It is important to keep in mind that the process of applying with an alternative lender can be different from applying with a bank. For example, alternative lenders tend to have higher interest rates. Your broker can help you understand the difference between rate and payment and use their expertise to find you the right solution based on your circumstances. Alternative lenders may also require more documents to understand your whole story. Again, your broker can help you understand these requirements.

The right broker for you

It’s important to find a broker you trust. You should also find a broker who has experience working with alternative lenders and providing non-traditional mortgage solutions. At Home Trust, our broker partners recognize the importance of client trust and work hard to understand the borrower’s entire story.

What do we mean by that? As an example, if a client experienced a job loss or other financial strain that affected their credit score, but the broker took the time to hear the whole story, the broker can attempt to show lenders that this was simply a bump in the road, and not a long-term setback. In one such case that was presented to Home Trust, the client had a new job within a few short months and was on the way to getting their finances back in order. 

Another market that benefits from mortgage brokers are self-employed Canadians. In 2018, 2.9 million Canadians were self-employed, and although that number continues to increase, traditional financial institutions do not market to this segment of the population. Brokers, knowing firsthand what it means to be self-employed, understand the need for independence and can guide clients through an alternative solution that fits their needs.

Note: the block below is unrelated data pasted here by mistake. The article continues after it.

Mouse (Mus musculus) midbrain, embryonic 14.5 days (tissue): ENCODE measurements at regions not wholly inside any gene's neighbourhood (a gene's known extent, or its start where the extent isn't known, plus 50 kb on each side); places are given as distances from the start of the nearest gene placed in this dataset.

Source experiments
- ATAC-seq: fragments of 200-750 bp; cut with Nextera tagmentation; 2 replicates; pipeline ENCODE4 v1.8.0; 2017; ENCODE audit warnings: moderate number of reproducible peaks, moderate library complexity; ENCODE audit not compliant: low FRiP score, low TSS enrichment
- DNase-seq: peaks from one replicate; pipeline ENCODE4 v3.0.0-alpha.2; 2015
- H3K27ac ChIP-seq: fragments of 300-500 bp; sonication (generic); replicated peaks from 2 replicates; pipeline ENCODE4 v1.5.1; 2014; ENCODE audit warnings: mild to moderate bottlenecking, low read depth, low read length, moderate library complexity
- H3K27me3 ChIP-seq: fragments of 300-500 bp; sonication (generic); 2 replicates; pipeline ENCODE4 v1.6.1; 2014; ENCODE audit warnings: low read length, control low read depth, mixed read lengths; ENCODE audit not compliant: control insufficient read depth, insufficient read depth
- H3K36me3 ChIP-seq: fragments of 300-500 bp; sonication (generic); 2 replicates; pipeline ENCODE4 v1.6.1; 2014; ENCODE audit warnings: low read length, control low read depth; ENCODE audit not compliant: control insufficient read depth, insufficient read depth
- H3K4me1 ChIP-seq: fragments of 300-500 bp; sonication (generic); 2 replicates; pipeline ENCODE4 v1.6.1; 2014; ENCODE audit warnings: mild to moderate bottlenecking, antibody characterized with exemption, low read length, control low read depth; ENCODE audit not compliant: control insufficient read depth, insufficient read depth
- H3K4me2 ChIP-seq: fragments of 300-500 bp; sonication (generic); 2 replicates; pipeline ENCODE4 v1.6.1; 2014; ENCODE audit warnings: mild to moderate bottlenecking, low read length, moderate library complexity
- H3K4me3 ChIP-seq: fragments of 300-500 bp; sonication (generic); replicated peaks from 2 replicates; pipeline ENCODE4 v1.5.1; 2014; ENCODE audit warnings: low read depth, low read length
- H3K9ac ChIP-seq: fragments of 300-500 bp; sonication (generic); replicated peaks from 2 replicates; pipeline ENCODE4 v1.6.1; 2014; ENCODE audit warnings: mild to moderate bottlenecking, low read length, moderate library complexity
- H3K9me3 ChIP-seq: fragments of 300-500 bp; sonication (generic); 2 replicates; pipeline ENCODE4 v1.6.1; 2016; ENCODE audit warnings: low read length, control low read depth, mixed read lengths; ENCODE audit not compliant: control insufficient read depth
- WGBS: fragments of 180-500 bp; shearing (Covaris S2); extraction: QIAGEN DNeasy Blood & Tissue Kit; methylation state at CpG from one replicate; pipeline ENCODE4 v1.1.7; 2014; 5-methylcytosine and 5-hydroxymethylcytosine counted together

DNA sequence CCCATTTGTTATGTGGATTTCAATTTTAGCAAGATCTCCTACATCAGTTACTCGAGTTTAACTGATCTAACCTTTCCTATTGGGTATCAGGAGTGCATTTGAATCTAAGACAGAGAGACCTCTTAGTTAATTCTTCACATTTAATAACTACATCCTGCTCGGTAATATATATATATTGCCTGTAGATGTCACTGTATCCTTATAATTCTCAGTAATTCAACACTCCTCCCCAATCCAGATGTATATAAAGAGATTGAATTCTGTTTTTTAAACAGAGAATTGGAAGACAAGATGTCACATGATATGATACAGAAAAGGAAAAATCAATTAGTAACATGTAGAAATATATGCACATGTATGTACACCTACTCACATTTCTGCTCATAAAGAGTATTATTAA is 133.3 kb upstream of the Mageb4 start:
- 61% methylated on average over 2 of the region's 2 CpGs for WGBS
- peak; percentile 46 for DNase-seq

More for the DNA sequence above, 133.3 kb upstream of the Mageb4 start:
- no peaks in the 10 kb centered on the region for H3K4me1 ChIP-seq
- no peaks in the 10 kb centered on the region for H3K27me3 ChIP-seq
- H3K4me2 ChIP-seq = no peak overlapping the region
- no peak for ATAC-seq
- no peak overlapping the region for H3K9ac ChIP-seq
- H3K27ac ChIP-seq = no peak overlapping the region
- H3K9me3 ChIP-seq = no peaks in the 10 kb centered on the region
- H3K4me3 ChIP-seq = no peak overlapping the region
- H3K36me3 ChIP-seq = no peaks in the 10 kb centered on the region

Other individuals that can benefit from the services of a broker are those who aren’t familiar with the mortgage application process and what it involves. 

A mortgage broker can be someone you can lean on in times of uncertainty. Their skills, training, and expertise in alternative lending all contribute to helping you achieve your dreams of home ownership.

When you’re ready, contact a mortgage broker in your area and ask them about alternative options such as Home Trust for your lending needs.

 

The information, materials and opinions contained in this Blog are provided for your information only. This Blog does not constitute legal, financial or other professional advice and you should not rely on it as an alternative to specific advice based on your particular circumstance. This Blog contains links to third party websites. These links are provided for information and convenience; Home Trust does not endorse the content of any third party website, and it makes no representation or warranty as to the information on such third party sites. By clicking on any link to a third party site, you leave Home Trust’s website and do so at your own risk. Home Trust disclaims all liability for any damage or loss that results from your access to or reliance on information contained in this Blog or any third party site.

We welcome your thoughts on this blog feature. Please email your comments to Blog@hometrust.ca